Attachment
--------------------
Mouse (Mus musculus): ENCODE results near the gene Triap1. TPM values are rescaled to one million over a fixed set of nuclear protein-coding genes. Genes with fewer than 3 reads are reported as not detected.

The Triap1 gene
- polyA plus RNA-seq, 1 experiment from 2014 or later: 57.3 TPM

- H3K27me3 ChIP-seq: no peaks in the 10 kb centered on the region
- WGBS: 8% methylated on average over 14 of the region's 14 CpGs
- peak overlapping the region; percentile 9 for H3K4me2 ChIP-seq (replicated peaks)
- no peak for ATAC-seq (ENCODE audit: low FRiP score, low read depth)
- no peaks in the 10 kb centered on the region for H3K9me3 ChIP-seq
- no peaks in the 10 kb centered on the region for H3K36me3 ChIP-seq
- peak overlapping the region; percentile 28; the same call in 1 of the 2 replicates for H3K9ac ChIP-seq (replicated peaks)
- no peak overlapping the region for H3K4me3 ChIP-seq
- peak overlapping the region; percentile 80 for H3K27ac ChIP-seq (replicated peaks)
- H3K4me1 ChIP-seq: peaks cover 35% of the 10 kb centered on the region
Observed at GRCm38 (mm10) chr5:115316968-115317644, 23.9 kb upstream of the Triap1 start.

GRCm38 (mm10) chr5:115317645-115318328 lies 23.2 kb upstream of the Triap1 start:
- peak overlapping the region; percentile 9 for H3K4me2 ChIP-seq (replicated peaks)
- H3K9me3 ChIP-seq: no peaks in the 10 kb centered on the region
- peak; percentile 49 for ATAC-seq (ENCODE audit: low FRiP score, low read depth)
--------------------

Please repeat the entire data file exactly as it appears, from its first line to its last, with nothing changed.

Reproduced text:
Mouse (Mus musculus): ENCODE results near the gene Triap1. TPM values are rescaled to one million over a fixed set of nuclear protein-coding genes. Genes with fewer than 3 reads are reported as not detected.

The Triap1 gene
- polyA plus RNA-seq, 1 experiment from 2014 or later: 57.3 TPM

- H3K27me3 ChIP-seq: no peaks in the 10 kb centered on the region
- WGBS: 8% methylated on average over 14 of the region's 14 CpGs
- peak overlapping the region; percentile 9 for H3K4me2 ChIP-seq (replicated peaks)
- no peak for ATAC-seq (ENCODE audit: low FRiP score, low read depth)
- no peaks in the 10 kb centered on the region for H3K9me3 ChIP-seq
- no peaks in the 10 kb centered on the region for H3K36me3 ChIP-seq
- peak overlapping the region; percentile 28; the same call in 1 of the 2 replicates for H3K9ac ChIP-seq (replicated peaks)
- no peak overlapping the region for H3K4me3 ChIP-seq
- peak overlapping the region; percentile 80 for H3K27ac ChIP-seq (replicated peaks)
- H3K4me1 ChIP-seq: peaks cover 35% of the 10 kb centered on the region
Observed at GRCm38 (mm10) chr5:115316968-115317644, 23.9 kb upstream of the Triap1 start.

GRCm38 (mm10) chr5:115317645-115318328 lies 23.2 kb upstream of the Triap1 start:
- peak overlapping the region; percentile 9 for H3K4me2 ChIP-seq (replicated peaks)
- H3K9me3 ChIP-seq: no peaks in the 10 kb centered on the region
- peak; percentile 49 for ATAC-seq (ENCODE audit: low FRiP score, low read depth)